Innovative ads bring in revenue for Caltrain

Posted on December 21, 2010

[IMAGE]Caltrain-rail-wrap-ads-6.jpg[/IMAGE]The traditional real estate market may not have fully recovered from the economic downturn, but California commuter rail service, Caltrain is having some success using a different type of real estate to generate much-needed revenue. Two innovative types of outdoor advertising, train wraps and station saturation, have brought in approximately $100,000 this fiscal year.  

CBS Outdoor is Caltrain’s real estate broker. The national outdoor media company is soliciting businesses to literally plaster themselves to Caltrain. 

Businesses can choose to wrap just one train car or cover an entire five-car train. When Caltrain opened this venue in 2004, Target was the inaugural advertiser. The concept was so successful that the retailer is currently using two complete Caltrain train sets to advertise the introduction of fresh produce at its stores.

Other train wraps have included San Francisco Giants, Stanford football, San Jose Sharks and radio station 93.3 RAZA. Soon to be rolling along the rails will be a train car wrapped by Web services company AOL.

With the train traveling through densely populated area between San Francisco and San Jose, hundreds of thousands of people have the opportunity to see the ads.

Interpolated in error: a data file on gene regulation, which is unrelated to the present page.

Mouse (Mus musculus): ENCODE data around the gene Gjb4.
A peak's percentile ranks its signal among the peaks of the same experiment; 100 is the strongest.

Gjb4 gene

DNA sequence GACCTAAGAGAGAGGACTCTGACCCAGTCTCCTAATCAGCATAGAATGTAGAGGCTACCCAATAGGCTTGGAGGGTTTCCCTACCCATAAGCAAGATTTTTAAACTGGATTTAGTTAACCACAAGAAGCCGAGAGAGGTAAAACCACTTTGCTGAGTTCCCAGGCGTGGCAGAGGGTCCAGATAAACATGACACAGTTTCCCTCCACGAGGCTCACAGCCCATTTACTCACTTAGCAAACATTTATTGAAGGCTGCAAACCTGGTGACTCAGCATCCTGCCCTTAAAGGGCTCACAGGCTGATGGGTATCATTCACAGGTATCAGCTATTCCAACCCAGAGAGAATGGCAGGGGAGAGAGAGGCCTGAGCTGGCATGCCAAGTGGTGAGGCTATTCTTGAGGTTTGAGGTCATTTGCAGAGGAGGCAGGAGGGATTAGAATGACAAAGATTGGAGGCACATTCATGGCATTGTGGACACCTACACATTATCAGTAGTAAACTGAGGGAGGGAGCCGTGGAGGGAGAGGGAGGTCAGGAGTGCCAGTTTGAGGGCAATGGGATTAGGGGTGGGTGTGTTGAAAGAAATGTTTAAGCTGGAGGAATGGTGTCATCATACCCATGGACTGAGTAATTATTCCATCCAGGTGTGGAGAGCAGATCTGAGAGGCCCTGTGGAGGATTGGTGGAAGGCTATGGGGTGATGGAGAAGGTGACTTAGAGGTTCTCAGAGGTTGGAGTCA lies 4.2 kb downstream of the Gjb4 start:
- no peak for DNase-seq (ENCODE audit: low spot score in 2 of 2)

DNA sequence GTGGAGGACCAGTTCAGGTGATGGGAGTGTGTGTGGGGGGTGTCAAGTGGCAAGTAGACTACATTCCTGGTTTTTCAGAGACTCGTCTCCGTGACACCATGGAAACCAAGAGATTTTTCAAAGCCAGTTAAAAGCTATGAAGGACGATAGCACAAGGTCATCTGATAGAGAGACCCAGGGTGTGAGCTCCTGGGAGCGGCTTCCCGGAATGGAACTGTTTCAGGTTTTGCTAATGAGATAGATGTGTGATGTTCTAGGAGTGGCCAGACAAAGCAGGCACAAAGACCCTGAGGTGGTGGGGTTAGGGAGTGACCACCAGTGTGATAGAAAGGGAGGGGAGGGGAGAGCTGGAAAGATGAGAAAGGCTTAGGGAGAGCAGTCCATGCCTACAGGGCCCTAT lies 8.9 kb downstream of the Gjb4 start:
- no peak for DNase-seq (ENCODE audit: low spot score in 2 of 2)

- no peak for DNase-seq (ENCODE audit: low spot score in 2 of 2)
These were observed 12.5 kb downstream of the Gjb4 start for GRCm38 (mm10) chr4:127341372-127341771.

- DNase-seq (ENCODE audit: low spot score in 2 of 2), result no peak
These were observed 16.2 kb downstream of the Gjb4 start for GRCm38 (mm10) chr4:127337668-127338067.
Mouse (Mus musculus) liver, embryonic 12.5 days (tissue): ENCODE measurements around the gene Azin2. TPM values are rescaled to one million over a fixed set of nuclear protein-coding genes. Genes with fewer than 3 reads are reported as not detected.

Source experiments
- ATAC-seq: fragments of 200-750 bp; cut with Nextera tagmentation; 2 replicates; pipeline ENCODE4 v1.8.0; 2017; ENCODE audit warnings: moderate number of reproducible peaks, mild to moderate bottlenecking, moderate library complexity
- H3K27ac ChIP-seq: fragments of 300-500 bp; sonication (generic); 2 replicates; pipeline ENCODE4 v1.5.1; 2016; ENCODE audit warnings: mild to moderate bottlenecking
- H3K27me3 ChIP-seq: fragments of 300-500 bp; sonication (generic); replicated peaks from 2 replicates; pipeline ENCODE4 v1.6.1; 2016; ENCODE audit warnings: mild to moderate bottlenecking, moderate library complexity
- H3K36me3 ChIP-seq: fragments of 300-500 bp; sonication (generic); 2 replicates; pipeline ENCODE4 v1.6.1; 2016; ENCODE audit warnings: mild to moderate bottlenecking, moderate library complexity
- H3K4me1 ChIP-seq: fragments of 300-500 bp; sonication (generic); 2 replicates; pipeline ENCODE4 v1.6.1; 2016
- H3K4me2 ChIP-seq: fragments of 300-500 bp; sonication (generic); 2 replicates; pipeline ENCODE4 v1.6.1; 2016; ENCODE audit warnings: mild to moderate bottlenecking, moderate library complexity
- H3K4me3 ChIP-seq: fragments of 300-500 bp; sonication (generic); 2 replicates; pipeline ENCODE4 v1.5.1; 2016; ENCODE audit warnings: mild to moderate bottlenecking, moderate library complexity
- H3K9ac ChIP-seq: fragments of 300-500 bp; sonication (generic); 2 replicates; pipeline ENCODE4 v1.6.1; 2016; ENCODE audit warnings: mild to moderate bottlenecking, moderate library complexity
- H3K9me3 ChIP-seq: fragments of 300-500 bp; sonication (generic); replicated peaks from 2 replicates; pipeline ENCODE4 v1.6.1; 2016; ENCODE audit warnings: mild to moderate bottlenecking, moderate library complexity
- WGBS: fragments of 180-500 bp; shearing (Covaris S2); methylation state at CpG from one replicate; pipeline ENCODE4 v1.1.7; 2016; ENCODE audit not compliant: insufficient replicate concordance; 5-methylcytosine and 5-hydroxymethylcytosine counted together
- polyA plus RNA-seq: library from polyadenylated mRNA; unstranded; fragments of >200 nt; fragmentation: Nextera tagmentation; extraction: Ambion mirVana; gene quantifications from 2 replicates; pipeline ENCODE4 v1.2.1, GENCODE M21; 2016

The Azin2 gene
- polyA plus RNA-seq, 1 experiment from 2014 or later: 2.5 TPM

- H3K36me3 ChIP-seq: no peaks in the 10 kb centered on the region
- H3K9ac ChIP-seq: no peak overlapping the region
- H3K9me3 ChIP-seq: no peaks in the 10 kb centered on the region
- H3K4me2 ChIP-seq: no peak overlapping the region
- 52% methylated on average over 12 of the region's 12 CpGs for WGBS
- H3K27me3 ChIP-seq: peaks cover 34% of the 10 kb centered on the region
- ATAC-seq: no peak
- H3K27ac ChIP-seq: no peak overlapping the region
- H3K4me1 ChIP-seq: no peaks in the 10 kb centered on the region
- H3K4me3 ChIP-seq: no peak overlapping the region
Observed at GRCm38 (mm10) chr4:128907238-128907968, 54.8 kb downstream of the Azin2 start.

Station Saturation
Many businesses have opted to saturate the San Francisco train station with ads — overhead, on pillars and even under foot. This is a popular venue because of the thousands of passengers that pass through the station each day and more during special events.

The station at Fourth and King streets also is a highly visible location, which allows pedestrians and drivers passing by to glimpse the ads. Station saturation advertisers have included Jamba Juice, WebEx, JP Morgan Chase, and, most recently, the Hawaii Tourism Board.
While this unique program to generate revenue won’t wipe out Caltrain’s structural deficit, it definitely is helping the bottom line.

Caltrain, owned and operated by the Peninsula Corridor Joint Powers Board, operates between San Francisco and San Jose, with commute service to Gilroy. Average weekday ridership on the mix of 90 local, limited and express weekday trains is 42,000. Local, hourly service is provided on Saturdays and Sundays.

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